What does Poissons equation really mean




The Poisson's equation (after Siméon Denis Poisson) describes a boundary value problem in which the derivatives of a vector field on the surface of a volume are given. This is used, for example, in electrostatics (Gauss law). One can also determine the gravitational potential of a given mass distribution.

The Poisson equation is a partial differential equation of the second order:

or shorter

or

ΔΦ = f

i.e. in the Poisson's equation the Laplace operator Δ applied to a function Φ becomes equal f set.

The homogeneous form of Poisson's equation is the Laplace equation.

Electrostatics

Since the electric field is a conservative field, it can be over the gradient of a potential be expressed with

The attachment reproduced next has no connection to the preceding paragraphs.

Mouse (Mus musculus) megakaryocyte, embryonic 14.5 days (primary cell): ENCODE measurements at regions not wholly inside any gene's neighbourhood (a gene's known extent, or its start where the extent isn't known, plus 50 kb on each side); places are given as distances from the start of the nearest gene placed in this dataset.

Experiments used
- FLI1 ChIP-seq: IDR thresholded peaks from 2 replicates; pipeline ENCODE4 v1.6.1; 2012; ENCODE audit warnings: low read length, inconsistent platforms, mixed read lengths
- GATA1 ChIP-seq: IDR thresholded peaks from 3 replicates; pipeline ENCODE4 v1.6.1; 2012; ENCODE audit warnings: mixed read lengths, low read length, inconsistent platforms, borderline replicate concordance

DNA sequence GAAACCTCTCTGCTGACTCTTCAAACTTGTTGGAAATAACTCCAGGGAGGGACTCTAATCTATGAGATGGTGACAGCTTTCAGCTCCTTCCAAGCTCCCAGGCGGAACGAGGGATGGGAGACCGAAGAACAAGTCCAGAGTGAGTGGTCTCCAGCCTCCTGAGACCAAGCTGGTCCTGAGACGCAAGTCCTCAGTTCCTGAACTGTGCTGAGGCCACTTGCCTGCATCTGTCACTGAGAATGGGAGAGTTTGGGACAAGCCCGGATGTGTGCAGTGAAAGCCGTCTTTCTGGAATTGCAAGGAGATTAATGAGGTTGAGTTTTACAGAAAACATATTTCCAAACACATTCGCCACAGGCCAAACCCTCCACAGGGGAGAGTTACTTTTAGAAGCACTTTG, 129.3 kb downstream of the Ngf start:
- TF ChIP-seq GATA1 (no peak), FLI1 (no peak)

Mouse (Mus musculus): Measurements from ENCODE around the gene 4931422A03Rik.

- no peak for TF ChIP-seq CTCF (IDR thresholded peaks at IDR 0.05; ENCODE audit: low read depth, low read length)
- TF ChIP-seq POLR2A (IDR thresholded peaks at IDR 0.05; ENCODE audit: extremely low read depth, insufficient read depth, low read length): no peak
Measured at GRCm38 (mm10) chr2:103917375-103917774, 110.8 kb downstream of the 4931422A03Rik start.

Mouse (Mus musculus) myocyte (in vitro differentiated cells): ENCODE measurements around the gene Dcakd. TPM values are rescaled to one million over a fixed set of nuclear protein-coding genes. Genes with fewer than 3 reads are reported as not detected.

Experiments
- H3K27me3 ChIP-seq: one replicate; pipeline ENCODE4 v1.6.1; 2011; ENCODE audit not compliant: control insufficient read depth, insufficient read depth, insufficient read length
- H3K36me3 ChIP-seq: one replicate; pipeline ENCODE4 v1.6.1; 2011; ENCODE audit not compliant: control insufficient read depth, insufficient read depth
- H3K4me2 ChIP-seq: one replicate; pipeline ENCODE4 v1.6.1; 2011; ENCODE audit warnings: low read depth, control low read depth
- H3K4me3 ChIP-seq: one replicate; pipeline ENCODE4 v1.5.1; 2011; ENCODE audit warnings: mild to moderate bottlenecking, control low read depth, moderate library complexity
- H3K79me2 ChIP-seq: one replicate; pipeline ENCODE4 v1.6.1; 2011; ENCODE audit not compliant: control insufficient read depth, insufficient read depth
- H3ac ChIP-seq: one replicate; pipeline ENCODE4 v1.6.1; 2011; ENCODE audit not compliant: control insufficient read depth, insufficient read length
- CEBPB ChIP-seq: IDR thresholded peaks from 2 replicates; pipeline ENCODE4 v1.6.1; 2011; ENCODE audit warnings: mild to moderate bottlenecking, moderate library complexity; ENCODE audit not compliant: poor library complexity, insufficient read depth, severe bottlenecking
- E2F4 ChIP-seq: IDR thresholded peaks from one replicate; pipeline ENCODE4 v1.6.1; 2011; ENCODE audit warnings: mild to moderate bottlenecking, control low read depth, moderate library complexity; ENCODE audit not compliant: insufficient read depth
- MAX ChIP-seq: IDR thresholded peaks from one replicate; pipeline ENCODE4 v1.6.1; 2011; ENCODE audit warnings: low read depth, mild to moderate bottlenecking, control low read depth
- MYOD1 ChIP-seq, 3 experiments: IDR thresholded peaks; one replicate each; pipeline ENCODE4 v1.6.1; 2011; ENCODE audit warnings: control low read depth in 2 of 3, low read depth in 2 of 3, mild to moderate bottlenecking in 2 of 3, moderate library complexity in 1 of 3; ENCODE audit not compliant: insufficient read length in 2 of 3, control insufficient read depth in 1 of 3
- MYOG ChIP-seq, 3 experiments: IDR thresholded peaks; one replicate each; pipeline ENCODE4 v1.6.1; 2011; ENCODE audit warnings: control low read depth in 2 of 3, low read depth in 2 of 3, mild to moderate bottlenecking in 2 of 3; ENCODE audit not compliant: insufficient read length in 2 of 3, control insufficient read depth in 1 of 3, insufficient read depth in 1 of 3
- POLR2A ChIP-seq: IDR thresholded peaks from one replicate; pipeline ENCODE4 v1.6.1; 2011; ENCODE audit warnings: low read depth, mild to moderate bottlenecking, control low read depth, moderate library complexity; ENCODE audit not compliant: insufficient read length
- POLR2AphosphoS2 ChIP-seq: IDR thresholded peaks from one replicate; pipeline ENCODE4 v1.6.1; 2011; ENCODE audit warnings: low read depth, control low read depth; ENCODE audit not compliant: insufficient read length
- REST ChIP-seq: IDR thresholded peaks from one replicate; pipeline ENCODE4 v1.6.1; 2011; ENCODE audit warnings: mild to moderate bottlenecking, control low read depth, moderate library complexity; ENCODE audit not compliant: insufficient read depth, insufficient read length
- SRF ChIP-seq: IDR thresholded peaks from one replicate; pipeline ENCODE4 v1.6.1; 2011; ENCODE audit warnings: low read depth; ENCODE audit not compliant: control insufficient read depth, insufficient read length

.

Using another Nabla operator results in

.

However, according to the first Maxwell equation, the following also applies

,

in which the charge density and ε0 which are permittivity.

It follows that for the Poisson equation of the electric field

Gravity

The gravitational acceleration results from the law of gravitation

.

The flow through the surface of any volume is then

,

in which is the normal vector. The following applies in spherical coordinates

,

From which follows

From one by one mass density The mass distribution described results in the total mass

.

So it follows

.

With Gauss's theorem, however, we also get for the integral

,

and thus

.

Since the shape of the volume is arbitrary, the integrands must be equal, so that

is. The gravity represents a conservative force field, so the relationship

applies. This gives the Poisson equation for gravity

,

the minus sign disappears.

Category: Electrostatics